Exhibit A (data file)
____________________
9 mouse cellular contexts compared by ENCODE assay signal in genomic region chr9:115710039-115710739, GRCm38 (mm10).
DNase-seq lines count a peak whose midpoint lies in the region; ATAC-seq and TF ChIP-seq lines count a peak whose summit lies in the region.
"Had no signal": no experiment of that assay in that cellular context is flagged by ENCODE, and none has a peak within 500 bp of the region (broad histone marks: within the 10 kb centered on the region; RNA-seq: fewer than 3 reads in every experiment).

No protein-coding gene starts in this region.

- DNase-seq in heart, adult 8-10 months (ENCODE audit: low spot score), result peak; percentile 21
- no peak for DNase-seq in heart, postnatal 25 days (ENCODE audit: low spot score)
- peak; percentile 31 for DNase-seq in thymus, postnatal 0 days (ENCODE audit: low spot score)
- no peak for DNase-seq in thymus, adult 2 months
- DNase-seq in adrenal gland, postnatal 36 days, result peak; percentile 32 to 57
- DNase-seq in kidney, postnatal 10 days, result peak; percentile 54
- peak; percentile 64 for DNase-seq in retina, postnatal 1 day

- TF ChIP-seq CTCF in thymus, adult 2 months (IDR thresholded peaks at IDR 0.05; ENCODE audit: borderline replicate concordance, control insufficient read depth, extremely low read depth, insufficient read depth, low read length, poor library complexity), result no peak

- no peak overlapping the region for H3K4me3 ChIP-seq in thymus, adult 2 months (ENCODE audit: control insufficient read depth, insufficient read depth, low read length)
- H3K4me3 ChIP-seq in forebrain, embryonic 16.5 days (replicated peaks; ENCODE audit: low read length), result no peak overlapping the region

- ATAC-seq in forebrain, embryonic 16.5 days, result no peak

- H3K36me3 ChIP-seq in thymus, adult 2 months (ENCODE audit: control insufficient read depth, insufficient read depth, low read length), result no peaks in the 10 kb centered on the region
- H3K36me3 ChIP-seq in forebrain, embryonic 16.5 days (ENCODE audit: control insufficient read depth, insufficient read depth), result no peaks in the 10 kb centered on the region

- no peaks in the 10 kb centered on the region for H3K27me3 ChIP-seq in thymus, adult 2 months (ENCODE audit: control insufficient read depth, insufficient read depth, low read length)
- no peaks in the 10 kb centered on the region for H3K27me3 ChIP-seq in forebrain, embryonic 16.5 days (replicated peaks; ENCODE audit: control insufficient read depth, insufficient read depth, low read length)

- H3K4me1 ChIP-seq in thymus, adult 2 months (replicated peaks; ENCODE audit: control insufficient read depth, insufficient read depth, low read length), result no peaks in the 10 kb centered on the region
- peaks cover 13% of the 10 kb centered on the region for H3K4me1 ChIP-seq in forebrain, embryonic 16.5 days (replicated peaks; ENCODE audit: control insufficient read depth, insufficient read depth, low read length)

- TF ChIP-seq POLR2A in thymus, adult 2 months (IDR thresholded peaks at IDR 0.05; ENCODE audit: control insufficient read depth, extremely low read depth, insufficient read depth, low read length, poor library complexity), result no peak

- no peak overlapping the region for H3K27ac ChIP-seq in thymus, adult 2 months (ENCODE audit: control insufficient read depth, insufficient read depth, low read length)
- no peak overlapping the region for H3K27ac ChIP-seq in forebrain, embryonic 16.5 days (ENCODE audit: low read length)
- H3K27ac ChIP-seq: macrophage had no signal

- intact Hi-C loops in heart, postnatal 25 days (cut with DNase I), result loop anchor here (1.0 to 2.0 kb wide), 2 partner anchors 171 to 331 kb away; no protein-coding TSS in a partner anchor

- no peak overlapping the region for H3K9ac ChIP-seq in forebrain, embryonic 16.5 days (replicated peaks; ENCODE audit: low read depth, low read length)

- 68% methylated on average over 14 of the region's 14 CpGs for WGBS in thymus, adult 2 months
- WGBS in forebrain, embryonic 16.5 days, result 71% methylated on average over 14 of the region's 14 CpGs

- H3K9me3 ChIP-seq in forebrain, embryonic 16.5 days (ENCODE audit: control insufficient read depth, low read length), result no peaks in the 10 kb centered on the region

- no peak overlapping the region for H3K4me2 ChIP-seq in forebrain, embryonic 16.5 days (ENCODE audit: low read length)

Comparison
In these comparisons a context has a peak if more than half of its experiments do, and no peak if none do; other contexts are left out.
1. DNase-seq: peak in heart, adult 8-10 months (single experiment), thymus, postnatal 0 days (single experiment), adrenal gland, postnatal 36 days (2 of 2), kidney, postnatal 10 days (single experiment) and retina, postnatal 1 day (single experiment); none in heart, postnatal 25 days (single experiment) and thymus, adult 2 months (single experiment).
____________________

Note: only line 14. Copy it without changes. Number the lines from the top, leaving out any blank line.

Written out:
- H3K4me3 ChIP-seq in forebrain, embryonic 16.5 days (replicated peaks; ENCODE audit: low read length), result no peak overlapping the region